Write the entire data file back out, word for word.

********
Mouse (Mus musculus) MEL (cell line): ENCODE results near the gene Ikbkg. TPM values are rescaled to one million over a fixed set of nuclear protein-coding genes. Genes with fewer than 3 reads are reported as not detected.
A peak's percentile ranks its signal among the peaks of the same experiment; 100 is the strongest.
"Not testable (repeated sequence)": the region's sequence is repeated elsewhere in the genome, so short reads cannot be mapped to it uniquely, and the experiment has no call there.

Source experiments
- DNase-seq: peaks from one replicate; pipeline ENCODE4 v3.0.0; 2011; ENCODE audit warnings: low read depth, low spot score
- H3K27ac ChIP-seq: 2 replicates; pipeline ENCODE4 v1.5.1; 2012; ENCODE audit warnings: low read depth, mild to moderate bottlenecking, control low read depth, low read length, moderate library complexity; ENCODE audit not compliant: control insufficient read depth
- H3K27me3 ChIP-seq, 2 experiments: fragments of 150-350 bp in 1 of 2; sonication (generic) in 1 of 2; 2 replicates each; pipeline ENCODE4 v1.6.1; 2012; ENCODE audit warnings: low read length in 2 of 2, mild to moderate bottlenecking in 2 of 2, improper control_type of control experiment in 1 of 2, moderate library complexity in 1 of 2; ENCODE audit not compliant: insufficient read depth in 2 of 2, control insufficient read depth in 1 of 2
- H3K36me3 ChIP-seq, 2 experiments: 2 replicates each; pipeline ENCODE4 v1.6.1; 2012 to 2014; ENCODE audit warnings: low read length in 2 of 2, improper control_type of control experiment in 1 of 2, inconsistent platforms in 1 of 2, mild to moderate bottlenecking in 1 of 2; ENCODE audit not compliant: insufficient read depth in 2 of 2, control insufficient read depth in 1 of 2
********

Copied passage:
Mouse (Mus musculus) MEL (cell line): ENCODE results near the gene Ikbkg. TPM values are rescaled to one million over a fixed set of nuclear protein-coding genes. Genes with fewer than 3 reads are reported as not detected.
A peak's percentile ranks its signal among the peaks of the same experiment; 100 is the strongest.
"Not testable (repeated sequence)": the region's sequence is repeated elsewhere in the genome, so short reads cannot be mapped to it uniquely, and the experiment has no call there.

Source experiments
- DNase-seq: peaks from one replicate; pipeline ENCODE4 v3.0.0; 2011; ENCODE audit warnings: low read depth, low spot score
- H3K27ac ChIP-seq: 2 replicates; pipeline ENCODE4 v1.5.1; 2012; ENCODE audit warnings: low read depth, mild to moderate bottlenecking, control low read depth, low read length, moderate library complexity; ENCODE audit not compliant: control insufficient read depth
- H3K27me3 ChIP-seq, 2 experiments: fragments of 150-350 bp in 1 of 2; sonication (generic) in 1 of 2; 2 replicates each; pipeline ENCODE4 v1.6.1; 2012; ENCODE audit warnings: low read length in 2 of 2, mild to moderate bottlenecking in 2 of 2, improper control_type of control experiment in 1 of 2, moderate library complexity in 1 of 2; ENCODE audit not compliant: insufficient read depth in 2 of 2, control insufficient read depth in 1 of 2
- H3K36me3 ChIP-seq, 2 experiments: 2 replicates each; pipeline ENCODE4 v1.6.1; 2012 to 2014; ENCODE audit warnings: low read length in 2 of 2, improper control_type of control experiment in 1 of 2, inconsistent platforms in 1 of 2, mild to moderate bottlenecking in 1 of 2; ENCODE audit not compliant: insufficient read depth in 2 of 2, control insufficient read depth in 1 of 2